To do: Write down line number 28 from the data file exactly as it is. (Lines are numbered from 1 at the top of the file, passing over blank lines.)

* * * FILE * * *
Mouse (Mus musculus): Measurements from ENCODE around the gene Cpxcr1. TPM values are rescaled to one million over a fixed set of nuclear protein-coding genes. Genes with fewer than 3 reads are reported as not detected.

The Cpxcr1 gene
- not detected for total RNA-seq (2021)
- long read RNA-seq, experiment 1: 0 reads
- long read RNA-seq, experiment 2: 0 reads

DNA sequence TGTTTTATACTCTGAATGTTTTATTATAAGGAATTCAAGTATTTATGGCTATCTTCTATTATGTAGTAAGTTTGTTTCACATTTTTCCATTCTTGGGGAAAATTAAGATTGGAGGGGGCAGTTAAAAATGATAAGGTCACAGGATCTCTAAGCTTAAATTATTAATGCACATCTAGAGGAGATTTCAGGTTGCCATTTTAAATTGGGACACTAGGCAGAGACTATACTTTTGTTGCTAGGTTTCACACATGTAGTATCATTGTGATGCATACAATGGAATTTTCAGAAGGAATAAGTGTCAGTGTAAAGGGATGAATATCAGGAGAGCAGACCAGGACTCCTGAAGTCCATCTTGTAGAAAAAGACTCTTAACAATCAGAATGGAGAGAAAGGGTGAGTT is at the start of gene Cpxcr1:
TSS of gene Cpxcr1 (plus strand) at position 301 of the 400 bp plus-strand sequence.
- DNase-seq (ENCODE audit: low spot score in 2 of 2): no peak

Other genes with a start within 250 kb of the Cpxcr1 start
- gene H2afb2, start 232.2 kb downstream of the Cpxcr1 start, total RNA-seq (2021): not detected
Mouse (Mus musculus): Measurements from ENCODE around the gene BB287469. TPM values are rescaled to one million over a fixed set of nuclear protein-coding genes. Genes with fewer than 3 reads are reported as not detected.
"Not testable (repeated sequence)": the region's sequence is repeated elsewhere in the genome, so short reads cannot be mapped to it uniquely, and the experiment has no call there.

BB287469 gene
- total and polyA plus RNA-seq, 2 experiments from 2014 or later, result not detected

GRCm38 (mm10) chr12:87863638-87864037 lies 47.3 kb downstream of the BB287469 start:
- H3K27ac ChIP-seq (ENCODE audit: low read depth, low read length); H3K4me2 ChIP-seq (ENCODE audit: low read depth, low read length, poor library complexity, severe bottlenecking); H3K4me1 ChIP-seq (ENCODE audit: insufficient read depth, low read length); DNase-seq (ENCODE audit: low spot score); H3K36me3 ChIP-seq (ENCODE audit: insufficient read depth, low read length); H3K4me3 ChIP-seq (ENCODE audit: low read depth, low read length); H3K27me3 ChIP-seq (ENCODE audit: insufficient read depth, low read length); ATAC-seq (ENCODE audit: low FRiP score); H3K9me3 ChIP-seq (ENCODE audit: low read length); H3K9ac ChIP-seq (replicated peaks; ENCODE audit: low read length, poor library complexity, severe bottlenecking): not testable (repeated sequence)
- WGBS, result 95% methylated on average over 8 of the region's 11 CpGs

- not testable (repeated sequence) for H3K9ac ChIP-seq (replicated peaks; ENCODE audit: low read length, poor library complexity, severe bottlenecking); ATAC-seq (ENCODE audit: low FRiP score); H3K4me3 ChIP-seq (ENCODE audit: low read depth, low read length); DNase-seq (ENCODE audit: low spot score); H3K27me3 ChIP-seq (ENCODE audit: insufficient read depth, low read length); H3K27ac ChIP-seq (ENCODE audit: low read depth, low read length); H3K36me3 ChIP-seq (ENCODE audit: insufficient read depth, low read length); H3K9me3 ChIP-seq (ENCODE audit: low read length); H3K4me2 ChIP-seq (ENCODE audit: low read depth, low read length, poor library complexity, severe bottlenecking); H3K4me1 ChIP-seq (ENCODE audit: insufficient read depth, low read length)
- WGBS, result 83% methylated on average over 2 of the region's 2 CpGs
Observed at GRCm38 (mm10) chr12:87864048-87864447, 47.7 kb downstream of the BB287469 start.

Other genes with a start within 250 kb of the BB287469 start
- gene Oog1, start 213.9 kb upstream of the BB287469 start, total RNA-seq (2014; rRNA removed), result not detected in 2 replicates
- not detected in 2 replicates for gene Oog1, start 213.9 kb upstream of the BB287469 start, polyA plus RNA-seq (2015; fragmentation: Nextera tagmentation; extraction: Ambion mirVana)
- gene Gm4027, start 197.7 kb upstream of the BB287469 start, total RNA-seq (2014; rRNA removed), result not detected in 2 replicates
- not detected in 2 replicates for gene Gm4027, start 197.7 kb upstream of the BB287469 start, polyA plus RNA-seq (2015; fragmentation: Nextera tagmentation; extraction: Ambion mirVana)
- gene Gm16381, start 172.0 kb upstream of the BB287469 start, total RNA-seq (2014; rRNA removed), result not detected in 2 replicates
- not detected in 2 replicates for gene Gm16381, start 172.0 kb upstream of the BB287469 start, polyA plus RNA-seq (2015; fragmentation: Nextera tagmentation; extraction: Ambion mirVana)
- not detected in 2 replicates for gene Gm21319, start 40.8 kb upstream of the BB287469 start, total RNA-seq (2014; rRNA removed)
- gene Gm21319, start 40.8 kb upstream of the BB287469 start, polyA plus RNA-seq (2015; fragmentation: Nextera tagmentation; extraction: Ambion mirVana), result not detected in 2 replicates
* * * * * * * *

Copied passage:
- not detected in 2 replicates for gene Gm21319, start 40.8 kb upstream of the BB287469 start, total RNA-seq (2014; rRNA removed)